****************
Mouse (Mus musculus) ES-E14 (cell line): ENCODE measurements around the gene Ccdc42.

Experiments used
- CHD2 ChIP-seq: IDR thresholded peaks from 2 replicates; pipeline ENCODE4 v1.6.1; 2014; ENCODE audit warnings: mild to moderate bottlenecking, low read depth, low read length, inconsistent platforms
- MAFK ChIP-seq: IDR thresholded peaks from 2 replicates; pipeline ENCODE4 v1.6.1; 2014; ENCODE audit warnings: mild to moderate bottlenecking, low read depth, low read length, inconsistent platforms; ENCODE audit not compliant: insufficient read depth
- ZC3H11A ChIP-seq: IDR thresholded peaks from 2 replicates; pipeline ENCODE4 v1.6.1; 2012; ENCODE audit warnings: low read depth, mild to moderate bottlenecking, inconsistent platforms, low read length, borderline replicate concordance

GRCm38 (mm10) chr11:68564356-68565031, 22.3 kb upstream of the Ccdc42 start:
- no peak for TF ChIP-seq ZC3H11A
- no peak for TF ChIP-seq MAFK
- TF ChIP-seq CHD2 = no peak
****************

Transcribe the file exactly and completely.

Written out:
Mouse (Mus musculus) ES-E14 (cell line): ENCODE measurements around the gene Ccdc42.

Experiments used
- CHD2 ChIP-seq: IDR thresholded peaks from 2 replicates; pipeline ENCODE4 v1.6.1; 2014; ENCODE audit warnings: mild to moderate bottlenecking, low read depth, low read length, inconsistent platforms
- MAFK ChIP-seq: IDR thresholded peaks from 2 replicates; pipeline ENCODE4 v1.6.1; 2014; ENCODE audit warnings: mild to moderate bottlenecking, low read depth, low read length, inconsistent platforms; ENCODE audit not compliant: insufficient read depth
- ZC3H11A ChIP-seq: IDR thresholded peaks from 2 replicates; pipeline ENCODE4 v1.6.1; 2012; ENCODE audit warnings: low read depth, mild to moderate bottlenecking, inconsistent platforms, low read length, borderline replicate concordance

GRCm38 (mm10) chr11:68564356-68565031, 22.3 kb upstream of the Ccdc42 start:
- no peak for TF ChIP-seq ZC3H11A
- no peak for TF ChIP-seq MAFK
- TF ChIP-seq CHD2 = no peak